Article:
Irene Kelley ‘s “Pennsylvania Coal” Album Review
Every genre wants to own Irene Kelley. Her effervescent pure vocals like the virgin waters gushing out of the mountain peaks make it the perfect vehicle to carry a bluegrass tune especially those with an Appalachian charm. Her ability to weave vignettes of life into her narrative songs with keening observations is what makes country music flourish. Yet, the first genre that had had ever laid a claim on Irene Kelley is heavy metal. Back in High School, Kelley started playing in a Led Zeppelin cover band only to be kicked out of it when she suggested that they do a Dolly Parton piece. Ever since, Kelley has made a name for herself as one of Nashville's finest scribes. Over the years, she has had written songs for Loretta Lynn ("Hold Her"), Alan Jackson ("A Little Bluer Than That"), Trisha Yearwood ("Second Chance" and 'O Mexico") among many others. Though she has had a few false starts, Kelley has finally been able to bless us with two albums of her own; both of which have been national treasures in the world of country/bluegrass music.
"Pennsylvania Coal" is Kelley's long awaited follow-up since "Thunderbird" which was released a decade ago. Kelley has proven the adage right: third time's the charm. If her previous albums demonstrate chapters of greatness, "Pennsylvania Coal" is the textbook of everything a sublime bluegrass cum country ought to sound like. Just like what Kathy Mattea did with her record "Coal," Kelley has allowed her hillbilly soul to skip back to her home town where she unearth some of her own stories of the joys and tribulations of growing up in a coal mining town. And when Kelley re-paints her stories, she hardly paints in large and broad strokes. Rather, she intricately outlines her plot before slowly coloring into each character the different emotional shades that often brings tears to our eyes and celebratory joy to our souls. With a sepia tone underpinning, Kelley gently takes us back to the time of her grandparents in the title cut "Pennsylvania Coal." Like the unrolling of a movie reel, she brings us into the struggles of how her Polish grandparents bought a 200-acre farm in Crabtree in order to raise eight children. The way they struggled to make ends meet with her granddad later dying of lung cancer after the years of working in a coal mine just makes it hard not to fight back the tears.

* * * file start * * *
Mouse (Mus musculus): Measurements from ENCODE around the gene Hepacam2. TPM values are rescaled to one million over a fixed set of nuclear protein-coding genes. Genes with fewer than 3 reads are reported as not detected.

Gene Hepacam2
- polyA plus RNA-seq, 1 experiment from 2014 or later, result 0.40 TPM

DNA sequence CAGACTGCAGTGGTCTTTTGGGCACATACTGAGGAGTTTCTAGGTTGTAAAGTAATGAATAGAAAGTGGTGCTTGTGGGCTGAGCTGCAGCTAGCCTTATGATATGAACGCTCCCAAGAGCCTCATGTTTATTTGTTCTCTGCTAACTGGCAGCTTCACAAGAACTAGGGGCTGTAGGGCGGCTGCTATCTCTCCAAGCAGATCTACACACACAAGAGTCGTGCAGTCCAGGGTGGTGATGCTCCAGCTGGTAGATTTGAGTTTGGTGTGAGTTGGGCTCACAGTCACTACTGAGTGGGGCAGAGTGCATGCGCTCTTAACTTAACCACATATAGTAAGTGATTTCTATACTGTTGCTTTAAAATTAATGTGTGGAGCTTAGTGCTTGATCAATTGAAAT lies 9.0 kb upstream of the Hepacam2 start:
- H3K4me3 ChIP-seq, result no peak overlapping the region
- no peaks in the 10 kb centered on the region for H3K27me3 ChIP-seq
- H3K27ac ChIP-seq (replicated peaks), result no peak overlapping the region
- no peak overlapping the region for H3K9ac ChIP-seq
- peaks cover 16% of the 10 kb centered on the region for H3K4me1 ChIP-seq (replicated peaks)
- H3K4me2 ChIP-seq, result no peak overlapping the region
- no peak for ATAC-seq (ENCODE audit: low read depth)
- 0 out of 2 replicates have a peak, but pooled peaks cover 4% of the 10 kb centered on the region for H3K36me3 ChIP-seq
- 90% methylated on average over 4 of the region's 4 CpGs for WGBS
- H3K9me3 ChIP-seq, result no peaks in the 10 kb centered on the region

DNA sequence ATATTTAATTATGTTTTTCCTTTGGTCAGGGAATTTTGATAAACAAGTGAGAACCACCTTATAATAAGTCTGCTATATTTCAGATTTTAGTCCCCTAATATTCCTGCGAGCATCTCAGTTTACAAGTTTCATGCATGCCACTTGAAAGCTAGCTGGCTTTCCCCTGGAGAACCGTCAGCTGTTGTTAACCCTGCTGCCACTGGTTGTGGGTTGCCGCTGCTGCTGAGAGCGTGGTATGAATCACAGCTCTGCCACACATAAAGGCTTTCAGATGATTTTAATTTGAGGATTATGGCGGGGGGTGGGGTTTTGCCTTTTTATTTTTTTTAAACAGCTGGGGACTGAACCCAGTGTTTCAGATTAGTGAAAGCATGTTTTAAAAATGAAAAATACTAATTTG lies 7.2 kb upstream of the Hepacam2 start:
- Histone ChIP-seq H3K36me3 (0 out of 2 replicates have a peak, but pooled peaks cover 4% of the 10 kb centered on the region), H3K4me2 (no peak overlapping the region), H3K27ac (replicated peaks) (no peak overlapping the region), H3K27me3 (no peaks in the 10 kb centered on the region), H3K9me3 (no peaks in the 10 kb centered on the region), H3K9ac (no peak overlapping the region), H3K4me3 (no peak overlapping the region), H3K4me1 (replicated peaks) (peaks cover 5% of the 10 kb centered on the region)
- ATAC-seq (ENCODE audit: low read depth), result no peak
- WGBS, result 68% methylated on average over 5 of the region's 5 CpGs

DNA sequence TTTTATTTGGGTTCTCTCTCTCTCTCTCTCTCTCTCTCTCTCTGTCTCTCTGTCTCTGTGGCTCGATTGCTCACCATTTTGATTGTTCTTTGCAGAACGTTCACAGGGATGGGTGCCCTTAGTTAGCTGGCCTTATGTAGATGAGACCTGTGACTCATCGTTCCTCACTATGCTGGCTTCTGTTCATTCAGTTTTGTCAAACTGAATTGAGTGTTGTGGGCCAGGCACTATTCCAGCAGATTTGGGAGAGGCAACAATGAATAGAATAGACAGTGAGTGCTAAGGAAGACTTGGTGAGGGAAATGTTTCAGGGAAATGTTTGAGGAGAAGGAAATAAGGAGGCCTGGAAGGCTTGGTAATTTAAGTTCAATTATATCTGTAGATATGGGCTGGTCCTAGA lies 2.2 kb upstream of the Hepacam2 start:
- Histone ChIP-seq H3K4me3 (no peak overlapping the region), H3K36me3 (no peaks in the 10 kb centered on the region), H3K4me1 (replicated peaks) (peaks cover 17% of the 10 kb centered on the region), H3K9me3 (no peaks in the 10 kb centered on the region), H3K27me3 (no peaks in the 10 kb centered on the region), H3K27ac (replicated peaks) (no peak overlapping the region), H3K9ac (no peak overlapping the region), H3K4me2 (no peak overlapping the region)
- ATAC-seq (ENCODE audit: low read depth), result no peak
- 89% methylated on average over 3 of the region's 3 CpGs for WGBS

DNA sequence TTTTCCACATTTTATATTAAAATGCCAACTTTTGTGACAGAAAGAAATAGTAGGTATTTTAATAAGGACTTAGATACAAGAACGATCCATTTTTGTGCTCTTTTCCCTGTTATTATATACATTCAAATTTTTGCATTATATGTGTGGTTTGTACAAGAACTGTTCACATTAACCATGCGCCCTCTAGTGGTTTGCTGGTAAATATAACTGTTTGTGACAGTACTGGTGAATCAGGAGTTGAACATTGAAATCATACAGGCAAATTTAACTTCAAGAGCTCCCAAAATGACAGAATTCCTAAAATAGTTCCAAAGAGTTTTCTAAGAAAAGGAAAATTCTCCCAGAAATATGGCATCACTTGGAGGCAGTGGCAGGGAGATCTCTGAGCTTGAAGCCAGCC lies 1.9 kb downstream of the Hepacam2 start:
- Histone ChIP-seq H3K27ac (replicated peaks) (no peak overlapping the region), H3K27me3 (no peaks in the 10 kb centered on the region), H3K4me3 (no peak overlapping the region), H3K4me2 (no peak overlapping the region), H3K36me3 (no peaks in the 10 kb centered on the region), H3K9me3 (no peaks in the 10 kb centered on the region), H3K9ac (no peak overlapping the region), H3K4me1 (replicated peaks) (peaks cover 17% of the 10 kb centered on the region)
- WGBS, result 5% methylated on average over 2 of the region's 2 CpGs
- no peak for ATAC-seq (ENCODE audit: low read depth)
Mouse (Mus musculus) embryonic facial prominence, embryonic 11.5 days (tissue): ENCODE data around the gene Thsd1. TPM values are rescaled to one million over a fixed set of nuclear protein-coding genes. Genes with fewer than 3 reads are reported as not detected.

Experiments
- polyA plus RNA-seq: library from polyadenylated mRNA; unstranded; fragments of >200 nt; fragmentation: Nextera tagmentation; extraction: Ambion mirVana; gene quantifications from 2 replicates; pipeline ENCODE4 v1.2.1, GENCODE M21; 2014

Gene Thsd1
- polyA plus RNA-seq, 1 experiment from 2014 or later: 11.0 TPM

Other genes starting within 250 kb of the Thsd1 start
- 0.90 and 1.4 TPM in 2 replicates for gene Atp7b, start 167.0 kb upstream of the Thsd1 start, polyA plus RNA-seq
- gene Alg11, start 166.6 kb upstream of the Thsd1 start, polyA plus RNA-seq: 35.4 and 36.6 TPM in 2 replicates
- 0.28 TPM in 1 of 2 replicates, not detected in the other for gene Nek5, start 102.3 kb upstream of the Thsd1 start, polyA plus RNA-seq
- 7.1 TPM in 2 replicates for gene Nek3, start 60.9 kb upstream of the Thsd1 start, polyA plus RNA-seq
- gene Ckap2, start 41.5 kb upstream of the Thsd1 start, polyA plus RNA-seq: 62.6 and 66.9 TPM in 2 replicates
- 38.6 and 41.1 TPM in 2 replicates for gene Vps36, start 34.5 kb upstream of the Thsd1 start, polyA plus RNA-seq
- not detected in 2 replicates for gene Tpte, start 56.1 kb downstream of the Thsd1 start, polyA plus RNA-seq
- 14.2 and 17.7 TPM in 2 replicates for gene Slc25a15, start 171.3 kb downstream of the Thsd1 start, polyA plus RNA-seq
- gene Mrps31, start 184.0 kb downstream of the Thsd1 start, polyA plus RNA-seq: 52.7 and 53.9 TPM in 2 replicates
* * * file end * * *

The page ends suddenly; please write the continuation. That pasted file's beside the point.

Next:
Melancholy gets more attention with "Feels Like Home." Not the Linda Ronstadt tune of the same titular, "Feels Like Home" is a Peter Cooper and Kelley original that speaks of how things do not stay the same with the passing of time. Slightly more propulsive via its chugging rhythm but still as morose in terms of its lyrical content is the banjo and fiddled led "You Don't Run Across Your Mind." While many artists are often so self-indulgent in telling their own stories that they don't engage much of the listener, this is not the case with Kelley. With the heart-wrenching ballad "Things We Never Did," it is as if Kelley has read our personal blogs when she, David Olney and John Hatley re-visit the various "what if" scenarios of our lives. What if we dated so and so. What if we have followed the path less travelled. What ifs have never pierced our hearts the way it does on "Things We Never Did."
You can't listen to a Kelley album without traverse with her all over the emotional map. And she does make an occasional stop on a more joyous spot with "You Are Mine." Sounding like the 21st Century of the famed trio of Emmylou Harris, Dolly Parton and Linda Ronstadt, here Kelley joins voices with her daughters Justyna and Sara Jean on this beautiful ode to friendship, love and togetherness. With "Angels with Us" she pays her tribute a generation back where she sings of her mother's teaching to her that God will never leave us alone in our times of need. In short, this is an album that will get us crying, laughing and thinking, not because it is emotionally manipulative. But because it captures with details of what life is all about.